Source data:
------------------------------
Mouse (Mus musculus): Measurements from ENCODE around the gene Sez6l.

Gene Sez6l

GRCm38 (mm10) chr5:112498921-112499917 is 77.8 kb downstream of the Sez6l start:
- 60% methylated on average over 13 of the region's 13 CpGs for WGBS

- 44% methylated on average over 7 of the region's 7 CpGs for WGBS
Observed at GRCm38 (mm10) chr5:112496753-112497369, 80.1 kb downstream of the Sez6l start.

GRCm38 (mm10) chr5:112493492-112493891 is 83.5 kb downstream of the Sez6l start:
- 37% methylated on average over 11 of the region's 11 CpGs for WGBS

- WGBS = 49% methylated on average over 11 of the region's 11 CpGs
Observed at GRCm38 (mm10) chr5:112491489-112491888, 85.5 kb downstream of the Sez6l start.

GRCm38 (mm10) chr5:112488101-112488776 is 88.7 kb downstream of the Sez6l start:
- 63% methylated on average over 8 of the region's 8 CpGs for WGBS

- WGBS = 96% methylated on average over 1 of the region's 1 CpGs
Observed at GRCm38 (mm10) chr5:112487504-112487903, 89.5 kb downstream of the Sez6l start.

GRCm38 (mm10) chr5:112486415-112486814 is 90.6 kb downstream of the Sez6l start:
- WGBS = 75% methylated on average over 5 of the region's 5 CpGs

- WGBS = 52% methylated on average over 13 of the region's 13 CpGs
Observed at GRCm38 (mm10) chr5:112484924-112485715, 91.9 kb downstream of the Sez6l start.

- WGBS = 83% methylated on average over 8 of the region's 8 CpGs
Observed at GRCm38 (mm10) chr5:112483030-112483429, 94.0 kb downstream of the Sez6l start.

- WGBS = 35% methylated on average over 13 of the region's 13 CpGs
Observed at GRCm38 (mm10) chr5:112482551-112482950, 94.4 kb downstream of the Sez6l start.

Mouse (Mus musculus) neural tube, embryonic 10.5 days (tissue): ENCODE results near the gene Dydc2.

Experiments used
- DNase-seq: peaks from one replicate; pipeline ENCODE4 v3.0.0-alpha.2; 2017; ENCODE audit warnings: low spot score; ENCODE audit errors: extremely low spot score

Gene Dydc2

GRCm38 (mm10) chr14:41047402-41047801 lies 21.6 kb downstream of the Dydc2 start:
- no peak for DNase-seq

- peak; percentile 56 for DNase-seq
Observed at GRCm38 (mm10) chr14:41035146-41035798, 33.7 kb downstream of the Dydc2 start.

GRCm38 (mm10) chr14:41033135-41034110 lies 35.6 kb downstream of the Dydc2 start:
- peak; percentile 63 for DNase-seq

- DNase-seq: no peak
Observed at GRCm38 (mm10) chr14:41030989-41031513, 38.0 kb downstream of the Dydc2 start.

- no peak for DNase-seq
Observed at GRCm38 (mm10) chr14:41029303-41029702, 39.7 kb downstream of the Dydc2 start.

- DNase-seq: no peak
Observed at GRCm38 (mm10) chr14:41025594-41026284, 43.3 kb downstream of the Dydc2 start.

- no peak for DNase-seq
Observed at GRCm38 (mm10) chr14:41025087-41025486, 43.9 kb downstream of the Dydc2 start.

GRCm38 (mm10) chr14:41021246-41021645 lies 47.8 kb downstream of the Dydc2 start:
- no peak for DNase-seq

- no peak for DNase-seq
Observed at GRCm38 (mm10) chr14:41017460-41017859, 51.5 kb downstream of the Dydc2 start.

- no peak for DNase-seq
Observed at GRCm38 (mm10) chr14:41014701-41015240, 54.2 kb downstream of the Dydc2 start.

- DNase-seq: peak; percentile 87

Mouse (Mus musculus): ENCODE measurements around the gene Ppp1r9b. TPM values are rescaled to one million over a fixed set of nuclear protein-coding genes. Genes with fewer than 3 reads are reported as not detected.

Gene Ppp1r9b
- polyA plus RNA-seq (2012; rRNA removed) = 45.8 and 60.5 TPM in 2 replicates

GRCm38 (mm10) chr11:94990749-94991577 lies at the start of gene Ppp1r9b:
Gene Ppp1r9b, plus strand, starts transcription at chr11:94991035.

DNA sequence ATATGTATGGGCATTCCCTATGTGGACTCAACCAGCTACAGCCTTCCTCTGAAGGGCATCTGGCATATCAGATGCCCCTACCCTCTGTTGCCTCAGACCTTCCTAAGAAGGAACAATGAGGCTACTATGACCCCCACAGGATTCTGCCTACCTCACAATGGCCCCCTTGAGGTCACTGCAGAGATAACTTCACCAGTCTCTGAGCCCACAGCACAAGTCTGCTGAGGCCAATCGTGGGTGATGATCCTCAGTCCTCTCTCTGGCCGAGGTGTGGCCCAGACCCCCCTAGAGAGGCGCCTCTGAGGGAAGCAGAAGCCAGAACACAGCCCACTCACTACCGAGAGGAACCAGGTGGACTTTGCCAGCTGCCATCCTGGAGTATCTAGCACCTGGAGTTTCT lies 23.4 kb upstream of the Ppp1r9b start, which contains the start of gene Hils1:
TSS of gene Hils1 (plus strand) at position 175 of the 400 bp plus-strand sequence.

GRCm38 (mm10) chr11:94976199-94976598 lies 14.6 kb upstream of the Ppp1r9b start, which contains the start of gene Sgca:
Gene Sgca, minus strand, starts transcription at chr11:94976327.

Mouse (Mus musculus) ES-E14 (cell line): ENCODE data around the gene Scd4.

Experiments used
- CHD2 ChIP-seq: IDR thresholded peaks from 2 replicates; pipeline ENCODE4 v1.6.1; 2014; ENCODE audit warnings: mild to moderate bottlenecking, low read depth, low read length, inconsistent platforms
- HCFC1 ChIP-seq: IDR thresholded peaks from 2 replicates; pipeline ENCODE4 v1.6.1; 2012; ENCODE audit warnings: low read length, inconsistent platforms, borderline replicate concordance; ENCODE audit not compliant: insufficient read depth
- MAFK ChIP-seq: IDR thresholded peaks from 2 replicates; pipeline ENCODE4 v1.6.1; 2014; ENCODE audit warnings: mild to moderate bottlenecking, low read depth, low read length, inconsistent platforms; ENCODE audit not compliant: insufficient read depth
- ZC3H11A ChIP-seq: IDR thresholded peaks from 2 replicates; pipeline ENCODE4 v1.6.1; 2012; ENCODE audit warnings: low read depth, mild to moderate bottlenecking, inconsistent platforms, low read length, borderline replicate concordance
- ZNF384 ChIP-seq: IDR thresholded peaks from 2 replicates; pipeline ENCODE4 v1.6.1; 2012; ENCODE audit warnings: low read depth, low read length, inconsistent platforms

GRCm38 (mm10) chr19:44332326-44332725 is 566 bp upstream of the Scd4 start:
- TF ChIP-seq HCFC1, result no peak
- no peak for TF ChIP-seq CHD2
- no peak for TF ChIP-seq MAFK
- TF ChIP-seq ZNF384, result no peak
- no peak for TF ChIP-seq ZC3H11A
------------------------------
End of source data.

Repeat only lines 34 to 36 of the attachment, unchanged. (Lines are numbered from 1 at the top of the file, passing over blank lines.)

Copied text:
Observed at GRCm38 (mm10) chr14:41030989-41031513, 38.0 kb downstream of the Dydc2 start.

- no peak for DNase-seq
Observed at GRCm38 (mm10) chr14:41029303-41029702, 39.7 kb downstream of the Dydc2 start.